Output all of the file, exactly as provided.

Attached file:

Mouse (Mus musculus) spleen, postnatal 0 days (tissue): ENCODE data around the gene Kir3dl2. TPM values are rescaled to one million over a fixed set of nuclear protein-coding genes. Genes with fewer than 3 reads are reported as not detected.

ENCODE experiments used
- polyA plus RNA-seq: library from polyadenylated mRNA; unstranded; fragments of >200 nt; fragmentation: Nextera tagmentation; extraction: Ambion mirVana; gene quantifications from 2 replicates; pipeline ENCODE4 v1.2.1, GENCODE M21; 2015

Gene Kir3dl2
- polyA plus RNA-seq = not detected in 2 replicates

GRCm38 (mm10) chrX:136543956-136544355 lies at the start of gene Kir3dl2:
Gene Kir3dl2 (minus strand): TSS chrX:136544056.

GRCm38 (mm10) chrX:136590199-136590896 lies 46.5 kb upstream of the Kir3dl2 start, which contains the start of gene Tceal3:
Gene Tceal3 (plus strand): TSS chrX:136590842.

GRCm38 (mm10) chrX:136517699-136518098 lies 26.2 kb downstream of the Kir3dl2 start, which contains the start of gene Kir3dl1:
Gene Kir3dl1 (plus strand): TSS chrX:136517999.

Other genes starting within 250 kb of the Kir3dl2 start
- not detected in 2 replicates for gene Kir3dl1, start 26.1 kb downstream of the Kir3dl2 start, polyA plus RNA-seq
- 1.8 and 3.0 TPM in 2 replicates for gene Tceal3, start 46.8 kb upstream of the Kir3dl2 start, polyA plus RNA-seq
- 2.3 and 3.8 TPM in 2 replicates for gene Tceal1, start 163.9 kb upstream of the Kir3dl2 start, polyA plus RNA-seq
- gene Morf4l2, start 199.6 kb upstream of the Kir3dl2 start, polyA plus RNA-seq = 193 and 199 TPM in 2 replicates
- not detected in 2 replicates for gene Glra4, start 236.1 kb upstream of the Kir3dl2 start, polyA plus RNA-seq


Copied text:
Mouse (Mus musculus) spleen, postnatal 0 days (tissue): ENCODE data around the gene Kir3dl2. TPM values are rescaled to one million over a fixed set of nuclear protein-coding genes. Genes with fewer than 3 reads are reported as not detected.

ENCODE experiments used
- polyA plus RNA-seq: library from polyadenylated mRNA; unstranded; fragments of >200 nt; fragmentation: Nextera tagmentation; extraction: Ambion mirVana; gene quantifications from 2 replicates; pipeline ENCODE4 v1.2.1, GENCODE M21; 2015

Gene Kir3dl2
- polyA plus RNA-seq = not detected in 2 replicates

GRCm38 (mm10) chrX:136543956-136544355 lies at the start of gene Kir3dl2:
Gene Kir3dl2 (minus strand): TSS chrX:136544056.

GRCm38 (mm10) chrX:136590199-136590896 lies 46.5 kb upstream of the Kir3dl2 start, which contains the start of gene Tceal3:
Gene Tceal3 (plus strand): TSS chrX:136590842.

GRCm38 (mm10) chrX:136517699-136518098 lies 26.2 kb downstream of the Kir3dl2 start, which contains the start of gene Kir3dl1:
Gene Kir3dl1 (plus strand): TSS chrX:136517999.

Other genes starting within 250 kb of the Kir3dl2 start
- not detected in 2 replicates for gene Kir3dl1, start 26.1 kb downstream of the Kir3dl2 start, polyA plus RNA-seq
- 1.8 and 3.0 TPM in 2 replicates for gene Tceal3, start 46.8 kb upstream of the Kir3dl2 start, polyA plus RNA-seq
- 2.3 and 3.8 TPM in 2 replicates for gene Tceal1, start 163.9 kb upstream of the Kir3dl2 start, polyA plus RNA-seq
- gene Morf4l2, start 199.6 kb upstream of the Kir3dl2 start, polyA plus RNA-seq = 193 and 199 TPM in 2 replicates
- not detected in 2 replicates for gene Glra4, start 236.1 kb upstream of the Kir3dl2 start, polyA plus RNA-seq